the response is to immediately jump out of bed,

even if that means moving the alarm clock further away.

2. Go to the gym more The wish is to go to the gym every morning again. Increase sense of healthy

mind and body, sense of pride from accomplishment,

losing weight.

Feeling unmotivated to go Get gym gear ready every night

before bed to mentally prepare for the next,

if feeling unmotivated just goes anyways, it will get easier every day.

3. Finding a Job The wish is to find a job Feeling accomplished and prideful, increasing overall wellbeing Feeling discouraged. No matter the outcome,

make it part of a routine,

every morning apply for a new job that seems appropriate.

4. Watch less TV The wish is to spend less time watching TV Feeling more productive and positive about self. Easy to watch TV and lazy around. Stella could watch TV after she accomplishes everything

she set out to do for the day, and make sure the TV does not get turned on before a certain time of day.

Future implications[edit | edit source]

Due to the significance of goals and its underlying relationship with developmental well-being, researchers must continue to explore the possibly effective tools that are available and enhance awareness. Incorporating WOOP into early education studies has the potential to increase motivation in adolescents and encourage positive habits into their lives. As there is not much evidence-based on WOOP specifically, it does have potential and should be used in a clinical context to determine the extent of its productivity. Comparing WOOP with other tools like SMART (Gómez-Miñambres, 2012) could aid in determining to what extent the model plays in achieving goals.

Test your knowledge[edit | edit source]

Choose the correct answers and click "Submit":

1 What does WOOP stand for?

Wishfully Overcoming Orange Pizzas
Wish, Outcome, Obstacle, Plan
Win, Obey, Overcome, Plan

2 WOOP is a model of what?.


3 WOOP was developed by who?

Albert Bandura
Edwin Locke
Gabriele Oettingen
Clarke Hull

4 Which is an appropriate example of a goal

I want to win a million dollars in the lotto
I wish to become president within the next 5 years
I want to go to the gym every morning

Conclusion[edit | edit source]

The WOOP model of motivation and its ability to be used to reach all attainable goals makes it a very important tool within developmental well-being. Underlying psychological theories aids in understanding the importance of motivation through goals and attaining them. Both short-term and long-term goals are an important factor in individual development;[grammar?] ensuring goal success has been linked to research as it influences future decisions and progression. There are both advantages and limitations to goal setting but it is essentially a part of all walks of life and understanding all parts of goal making can reduce the disadvantages. Research on the topic of WOOP as a tool is minimal and should be explored within clinical studies as it has the potential to be beneficial to all individuals especially in the adolescent developmental phase to help structure the life of accomplishments and overall increased well-being. It is a pretty simple tool for individuals of all educations to comprehend and incorporate, the question is whether or not an individual wants to make a change and use this tool.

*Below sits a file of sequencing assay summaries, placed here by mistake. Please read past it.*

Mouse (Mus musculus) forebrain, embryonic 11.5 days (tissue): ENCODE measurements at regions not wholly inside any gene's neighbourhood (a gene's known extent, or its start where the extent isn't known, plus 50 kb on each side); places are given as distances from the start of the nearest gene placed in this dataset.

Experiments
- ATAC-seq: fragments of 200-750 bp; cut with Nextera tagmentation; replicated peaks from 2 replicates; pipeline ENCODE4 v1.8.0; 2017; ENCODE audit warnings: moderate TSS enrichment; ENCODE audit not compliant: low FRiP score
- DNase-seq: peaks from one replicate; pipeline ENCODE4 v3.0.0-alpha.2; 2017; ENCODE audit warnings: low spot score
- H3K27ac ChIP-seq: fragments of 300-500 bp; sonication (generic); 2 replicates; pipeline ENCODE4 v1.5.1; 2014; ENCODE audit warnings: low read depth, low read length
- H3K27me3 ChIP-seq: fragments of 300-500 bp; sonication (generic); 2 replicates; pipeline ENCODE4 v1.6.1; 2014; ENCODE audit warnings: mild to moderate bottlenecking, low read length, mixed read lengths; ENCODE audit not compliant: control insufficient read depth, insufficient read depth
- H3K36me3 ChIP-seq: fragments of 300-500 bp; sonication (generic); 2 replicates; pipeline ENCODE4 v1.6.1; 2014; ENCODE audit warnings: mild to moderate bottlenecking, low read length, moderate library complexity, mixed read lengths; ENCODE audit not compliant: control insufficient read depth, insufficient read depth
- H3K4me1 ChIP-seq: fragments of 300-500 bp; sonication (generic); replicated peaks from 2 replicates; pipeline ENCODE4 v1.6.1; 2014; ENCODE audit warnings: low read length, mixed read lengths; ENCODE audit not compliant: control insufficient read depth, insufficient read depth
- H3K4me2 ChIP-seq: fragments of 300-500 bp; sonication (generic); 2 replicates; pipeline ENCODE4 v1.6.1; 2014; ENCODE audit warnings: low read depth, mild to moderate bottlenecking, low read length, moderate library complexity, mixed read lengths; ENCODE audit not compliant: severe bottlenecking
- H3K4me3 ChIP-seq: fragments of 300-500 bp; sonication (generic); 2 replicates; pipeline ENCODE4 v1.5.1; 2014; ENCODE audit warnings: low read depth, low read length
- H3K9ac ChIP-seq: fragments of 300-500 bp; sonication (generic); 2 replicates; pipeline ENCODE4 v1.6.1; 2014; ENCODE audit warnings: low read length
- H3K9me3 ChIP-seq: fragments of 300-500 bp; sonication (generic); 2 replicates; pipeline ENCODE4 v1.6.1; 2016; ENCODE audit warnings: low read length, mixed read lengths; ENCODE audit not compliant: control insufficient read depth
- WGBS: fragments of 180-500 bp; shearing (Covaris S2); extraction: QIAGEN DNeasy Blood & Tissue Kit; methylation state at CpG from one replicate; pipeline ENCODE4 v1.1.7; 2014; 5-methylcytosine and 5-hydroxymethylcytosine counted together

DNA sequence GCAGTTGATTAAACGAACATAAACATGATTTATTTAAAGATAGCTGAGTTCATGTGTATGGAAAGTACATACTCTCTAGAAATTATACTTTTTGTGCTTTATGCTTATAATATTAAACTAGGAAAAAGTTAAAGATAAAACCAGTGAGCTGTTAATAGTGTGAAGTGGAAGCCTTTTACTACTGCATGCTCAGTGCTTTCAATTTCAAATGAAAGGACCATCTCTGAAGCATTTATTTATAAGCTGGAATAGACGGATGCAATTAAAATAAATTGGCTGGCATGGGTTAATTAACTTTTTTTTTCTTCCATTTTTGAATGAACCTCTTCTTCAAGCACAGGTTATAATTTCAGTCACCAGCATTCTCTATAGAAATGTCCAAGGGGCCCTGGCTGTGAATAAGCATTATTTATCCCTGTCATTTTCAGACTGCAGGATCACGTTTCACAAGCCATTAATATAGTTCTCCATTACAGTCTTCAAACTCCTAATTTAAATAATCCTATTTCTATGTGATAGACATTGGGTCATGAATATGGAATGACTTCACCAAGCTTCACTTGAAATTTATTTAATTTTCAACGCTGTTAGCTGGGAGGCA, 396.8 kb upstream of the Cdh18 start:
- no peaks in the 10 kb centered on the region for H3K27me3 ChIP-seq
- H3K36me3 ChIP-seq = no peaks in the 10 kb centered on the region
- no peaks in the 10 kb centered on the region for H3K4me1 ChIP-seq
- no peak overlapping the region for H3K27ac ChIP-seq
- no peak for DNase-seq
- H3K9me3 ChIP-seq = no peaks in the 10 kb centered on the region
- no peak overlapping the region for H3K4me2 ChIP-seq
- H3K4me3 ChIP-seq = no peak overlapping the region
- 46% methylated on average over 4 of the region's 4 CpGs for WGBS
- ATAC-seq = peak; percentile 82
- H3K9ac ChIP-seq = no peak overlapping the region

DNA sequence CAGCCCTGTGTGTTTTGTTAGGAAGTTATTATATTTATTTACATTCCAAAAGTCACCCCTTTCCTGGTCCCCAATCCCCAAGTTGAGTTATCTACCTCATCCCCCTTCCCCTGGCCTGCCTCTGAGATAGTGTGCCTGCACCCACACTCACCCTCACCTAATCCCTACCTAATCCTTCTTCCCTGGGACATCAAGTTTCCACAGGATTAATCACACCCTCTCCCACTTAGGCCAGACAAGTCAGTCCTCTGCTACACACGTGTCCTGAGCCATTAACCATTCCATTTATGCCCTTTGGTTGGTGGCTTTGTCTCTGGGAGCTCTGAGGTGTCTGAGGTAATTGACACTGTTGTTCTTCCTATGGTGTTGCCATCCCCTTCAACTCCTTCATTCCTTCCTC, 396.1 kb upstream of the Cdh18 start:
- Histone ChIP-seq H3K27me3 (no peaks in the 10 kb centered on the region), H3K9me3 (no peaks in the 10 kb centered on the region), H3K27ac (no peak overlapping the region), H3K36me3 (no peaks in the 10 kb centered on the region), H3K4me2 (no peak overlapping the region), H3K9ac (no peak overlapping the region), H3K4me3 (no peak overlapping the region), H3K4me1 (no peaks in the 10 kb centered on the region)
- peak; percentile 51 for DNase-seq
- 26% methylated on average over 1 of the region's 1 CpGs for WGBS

See also[edit | edit source]

References[edit | edit source]

Bandura, A. (1993). Perceived self-efficacy in cognitive development and functioning. “Educational Psychologist”, “28”, 117-148.

Dweck, C., & Leggett, E. (1988). A social-cognitive approach to motivation and personality. “Psychological Review”, “95(2)”, 256–273.

Gavriel, J. (2016). Perceived self-efficacy. “Education for Primary Care”, “27(2)”, 144–145.

Gómez-Miñambres, J. (2012). Motivation through goal setting. “Journal of Economic Psychology”, “33(6)”, 1223–1239.

Gorman, D. (2010). Maslow’s Hierarchy and Social and Emotional Wellbeing. “Aboriginal and Islander Health Worker Journal”, “34(1)”, 27–29.

Graham, H. (2017). Why social contexts matter. “Addiction”, “112(3)”, 396–396.

Gutt, D., Von Rechenberg, T., & Kundisch, D. (2018). Goal achievement, subsequent user effort and the moderating role of goal difficulty. “Journal of Business Research”.

Hollenbeck, J., & Williams, C. (1987). Goal Importance, Self-Focus, and the Goal-Setting Process. “Journal of Applied Psychology”, “72(2)”, 204–211.

Kugel, C. (2015). The project sprint.(Data Timer / Long-Term Goals). “Marketing Insights”, “27(2)”.

Locke, E., & Latham, G. (2002). Building a Practically Useful Theory of Goal Setting and Task Motivation. “American Psychologist”, “57(9)”, 705–717.

Mcinerney, D. (2019). Motivation. “Educational Psychology”, “39(4)”, 427–429.

Reeve, J. (2018). “Understanding motivation and emotion” (7th ed.). Hoboken, NJ: John Wiley & Sons, Inc.

Saddawi-Konefka, D., Baker, K., Guarino, A., Burns, S., Oettingen, G., Gollwitzer, P., & Charnin, J. (2017). Changing Resident Physician Studying Behaviors: A Randomized, Comparative Effectiveness Trial of Goal Setting Versus Use of WOOP. “Journal of Graduate Medical Education”, “9(4)”, 451–457.

Schneider, M., Adamy, J., & Schneider, M. (2015). Artificial motivations based on drive-reduction theory in self-referential model-building control systems. “The Institute of Electrical and Electronics Engineers, Inc. (IEEE) Conference Proceedings.”, “2015”-, 1–8.

Steca, P., Monzani, D., Greco, A., D’Addario, M., Cappelletti, E., & Pancani, L. (2016). “The Effects of Short-Term Personal Goals on Subjective Well-Being.(Clinical report)”. “17(4)”, 1435–1450.

Zhou, M. (2016). University Students’ Emotion During Online Search Task: A Multiple Achievement Goal Perspective. “The Journal of Psychology”, “150(5)”, 576–590.

External links[edit | edit source]